Jeffry Vargas, a former registered representative employed by Wells Fargo Advisors, LLC, submitted a Letter of Acceptance, Waiver, and Consent (AWC) in which he consented to, but did not admit to or deny, the entry of the Financial Industry Regulatory Authority’s (FINRA) findings that he accepted third-party wire transfer orders without prior written authorization from the customer and falsely representing to his member firm that he had verbally confirmed the wire transfers which turned out to be fraudulent requests from an imposter.
Jeffry Benjamin Vargas, of Coral Gables, Florida, allegedly requested that his firm effect a wire transfer based upon a fraudulent email requesting $7,500 be sent to a third-party bank account. FINRA found that Mr. Vargas falsely stated that he had spoken with the client over the phone to verify the client’s identity. The customer’s account lacked sufficient funds for the wire transfer, so the customer’s assistant allegedly instructed Mr. Vargas to sell stock shares in the customer’s account for approximately $53,000 in order to complete the transaction. Again, FINRA found that Mr. Vargas failed to have the customer’s written authorization, but still liquidated the customer’s stocks.
According to FINRA, a second fraudulent email wire request for $52,000 was attempted and, again, Mr. Vargas requested his member firm effect the wire transfer by falsely stating that he had spoken with the customer over the phone. Following the transfer, the customer contacted Mr. Vargas and told him that she had not authorized the wire transfer.
Due to the aforementioned misconduct, FINRA assessed a fine of $5,000 and suspended Mr. Vargas from association with any FINRA member in any capacity for 30 days. The suspension was in effect from January 17, 2017 through February 15, 2017.
FINRA rules require brokerage firms to establish and implement a reasonable supervisory system to protect customers from the risks associated with investing. The implementation of the rules requires supervisors to monitor their employees to ensure compliance with federal and state securities laws, securities industry rules and regulations, as well as the brokerage firm’s own policies and procedures. If broker-dealers and their supervisors fail to establish and implement these protective measures, they may be held liable to account holders for investment losses which stem from their employees’ misconduct. Therefore, investors who have suffered losses due to a brokerage firm’s failure to supervise its representatives can bring forth claims to recover damages against firms, like Wells Fargo Advisors, which have a duty to supervise employees in order to protect their customers’ interests.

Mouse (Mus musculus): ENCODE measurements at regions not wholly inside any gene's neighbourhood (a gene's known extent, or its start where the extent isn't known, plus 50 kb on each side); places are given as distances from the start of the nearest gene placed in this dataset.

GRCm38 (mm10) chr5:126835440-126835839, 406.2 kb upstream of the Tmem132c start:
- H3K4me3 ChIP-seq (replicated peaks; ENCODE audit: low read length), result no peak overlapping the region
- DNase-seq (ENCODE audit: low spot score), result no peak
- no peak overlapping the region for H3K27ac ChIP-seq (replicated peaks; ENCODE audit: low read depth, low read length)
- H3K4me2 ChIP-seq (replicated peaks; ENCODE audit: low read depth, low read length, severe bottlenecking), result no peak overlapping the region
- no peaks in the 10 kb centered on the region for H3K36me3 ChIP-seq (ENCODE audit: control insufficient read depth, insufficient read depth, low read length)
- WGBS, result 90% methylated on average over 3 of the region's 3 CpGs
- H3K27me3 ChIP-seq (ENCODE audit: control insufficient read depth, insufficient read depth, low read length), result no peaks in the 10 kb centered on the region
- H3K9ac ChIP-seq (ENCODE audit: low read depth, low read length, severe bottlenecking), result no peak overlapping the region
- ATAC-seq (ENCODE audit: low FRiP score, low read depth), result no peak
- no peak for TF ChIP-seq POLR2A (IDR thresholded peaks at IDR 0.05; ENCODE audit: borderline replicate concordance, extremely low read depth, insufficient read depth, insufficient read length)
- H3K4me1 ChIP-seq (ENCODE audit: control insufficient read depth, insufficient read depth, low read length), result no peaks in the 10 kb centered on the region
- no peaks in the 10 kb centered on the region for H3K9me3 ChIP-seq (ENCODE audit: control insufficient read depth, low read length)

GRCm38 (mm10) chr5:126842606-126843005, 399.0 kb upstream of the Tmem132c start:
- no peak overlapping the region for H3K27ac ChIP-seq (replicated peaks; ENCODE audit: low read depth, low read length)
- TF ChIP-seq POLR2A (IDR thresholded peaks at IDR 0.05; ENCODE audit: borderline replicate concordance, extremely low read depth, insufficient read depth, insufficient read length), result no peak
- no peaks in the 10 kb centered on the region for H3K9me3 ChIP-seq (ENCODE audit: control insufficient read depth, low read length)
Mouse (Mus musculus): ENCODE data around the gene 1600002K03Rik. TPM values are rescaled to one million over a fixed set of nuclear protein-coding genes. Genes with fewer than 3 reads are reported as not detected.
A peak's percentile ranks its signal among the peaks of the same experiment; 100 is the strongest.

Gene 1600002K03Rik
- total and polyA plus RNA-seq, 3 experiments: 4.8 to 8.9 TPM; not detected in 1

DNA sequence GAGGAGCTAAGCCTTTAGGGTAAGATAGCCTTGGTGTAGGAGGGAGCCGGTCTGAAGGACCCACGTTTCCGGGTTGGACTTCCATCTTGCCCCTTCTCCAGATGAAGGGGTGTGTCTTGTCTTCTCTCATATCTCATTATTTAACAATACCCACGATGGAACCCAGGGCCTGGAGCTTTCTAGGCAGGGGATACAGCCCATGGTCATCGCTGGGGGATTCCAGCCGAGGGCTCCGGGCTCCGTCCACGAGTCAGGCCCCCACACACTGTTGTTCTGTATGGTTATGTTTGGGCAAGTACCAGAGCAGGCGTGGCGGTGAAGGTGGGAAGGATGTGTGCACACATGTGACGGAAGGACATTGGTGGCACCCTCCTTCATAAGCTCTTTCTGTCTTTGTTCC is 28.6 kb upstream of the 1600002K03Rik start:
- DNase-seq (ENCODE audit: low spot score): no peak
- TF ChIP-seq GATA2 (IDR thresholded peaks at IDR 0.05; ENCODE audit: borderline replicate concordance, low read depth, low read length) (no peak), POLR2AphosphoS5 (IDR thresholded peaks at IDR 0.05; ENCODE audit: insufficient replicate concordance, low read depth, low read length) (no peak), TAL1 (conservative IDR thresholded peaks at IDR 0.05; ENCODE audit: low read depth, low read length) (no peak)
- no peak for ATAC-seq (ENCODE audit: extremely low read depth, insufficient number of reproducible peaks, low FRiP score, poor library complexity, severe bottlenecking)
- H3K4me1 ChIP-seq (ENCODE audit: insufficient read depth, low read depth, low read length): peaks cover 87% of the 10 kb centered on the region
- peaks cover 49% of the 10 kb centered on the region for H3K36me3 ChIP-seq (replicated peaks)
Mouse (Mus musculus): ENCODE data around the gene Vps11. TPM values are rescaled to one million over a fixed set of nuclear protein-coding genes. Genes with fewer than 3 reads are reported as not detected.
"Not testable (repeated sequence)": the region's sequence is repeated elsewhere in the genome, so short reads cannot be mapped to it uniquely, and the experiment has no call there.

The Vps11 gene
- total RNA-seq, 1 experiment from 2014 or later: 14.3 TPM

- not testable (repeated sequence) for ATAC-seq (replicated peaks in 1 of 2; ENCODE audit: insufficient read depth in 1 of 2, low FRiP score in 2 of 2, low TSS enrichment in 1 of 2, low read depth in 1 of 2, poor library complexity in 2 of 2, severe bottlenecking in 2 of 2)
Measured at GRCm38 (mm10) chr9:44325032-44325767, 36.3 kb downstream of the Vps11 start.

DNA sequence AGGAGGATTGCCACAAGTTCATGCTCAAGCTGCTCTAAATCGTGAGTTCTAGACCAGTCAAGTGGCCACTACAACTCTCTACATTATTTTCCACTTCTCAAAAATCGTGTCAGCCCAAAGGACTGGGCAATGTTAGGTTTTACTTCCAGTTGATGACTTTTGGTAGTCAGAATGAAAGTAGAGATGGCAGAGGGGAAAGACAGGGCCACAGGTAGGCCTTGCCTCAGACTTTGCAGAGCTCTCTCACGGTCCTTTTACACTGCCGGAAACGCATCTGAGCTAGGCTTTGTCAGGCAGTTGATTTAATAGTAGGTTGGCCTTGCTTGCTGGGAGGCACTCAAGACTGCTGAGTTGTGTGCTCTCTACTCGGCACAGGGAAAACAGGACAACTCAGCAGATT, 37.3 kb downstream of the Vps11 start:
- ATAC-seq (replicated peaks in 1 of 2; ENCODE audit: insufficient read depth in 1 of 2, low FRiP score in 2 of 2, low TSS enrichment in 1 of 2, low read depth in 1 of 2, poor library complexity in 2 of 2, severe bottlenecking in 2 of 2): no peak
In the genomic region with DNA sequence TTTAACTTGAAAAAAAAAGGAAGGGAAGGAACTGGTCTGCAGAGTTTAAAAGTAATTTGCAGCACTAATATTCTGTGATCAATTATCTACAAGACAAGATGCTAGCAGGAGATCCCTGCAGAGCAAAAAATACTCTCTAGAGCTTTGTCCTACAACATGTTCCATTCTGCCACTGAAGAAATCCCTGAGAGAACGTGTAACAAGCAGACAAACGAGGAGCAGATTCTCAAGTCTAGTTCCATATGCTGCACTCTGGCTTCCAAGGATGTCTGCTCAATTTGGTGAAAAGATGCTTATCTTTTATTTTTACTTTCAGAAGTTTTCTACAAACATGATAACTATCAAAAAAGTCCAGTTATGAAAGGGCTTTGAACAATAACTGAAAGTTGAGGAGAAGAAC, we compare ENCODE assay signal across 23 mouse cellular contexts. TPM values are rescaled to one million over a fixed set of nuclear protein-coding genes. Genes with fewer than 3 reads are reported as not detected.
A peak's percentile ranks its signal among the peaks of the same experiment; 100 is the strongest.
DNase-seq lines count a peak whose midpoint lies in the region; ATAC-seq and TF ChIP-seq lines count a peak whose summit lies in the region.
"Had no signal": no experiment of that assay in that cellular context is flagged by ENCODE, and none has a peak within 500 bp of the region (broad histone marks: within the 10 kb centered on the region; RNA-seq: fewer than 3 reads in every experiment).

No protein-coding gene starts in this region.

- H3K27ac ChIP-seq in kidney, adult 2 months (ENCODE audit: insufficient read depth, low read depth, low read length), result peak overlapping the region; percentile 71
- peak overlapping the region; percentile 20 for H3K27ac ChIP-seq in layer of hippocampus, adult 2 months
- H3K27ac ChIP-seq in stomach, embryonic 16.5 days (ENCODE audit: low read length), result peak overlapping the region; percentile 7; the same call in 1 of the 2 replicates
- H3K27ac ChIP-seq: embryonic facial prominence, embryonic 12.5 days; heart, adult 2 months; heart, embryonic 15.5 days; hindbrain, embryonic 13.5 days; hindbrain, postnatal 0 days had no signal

Have you suffered losses in your Wells Fargo Advisors account due to a stockbroker or representative’s misconduct? If so, call Robert Pearce at the Law Offices of Robert Wayne Pearce, P.A. for a free consultation. Mr. Pearce is accepting clients with valid claims against Wells Fargo Advisors stockbrokers who may have engaged in misconduct and caused investors losses.
The most important of investors’ rights is the right to be informed! This Investors’ Rights blog post is by the Law Offices of Robert Wayne Pearce, P.A., located in Boca Raton, Florida. For over 35 years, Attorney Pearce has tried, arbitrated, and mediated hundreds of disputes involving complex securities, commodities and investment law issues. The lawyers at our law firm are devoted to protecting investors’ rights throughout the United States and internationally! Please visit our website, www.secatty.com, post a comment, call (800) 732-2889, or email Mr. Pearce at firstname.lastname@example.org for answers to any of your questions about this blog post and/or any related matter.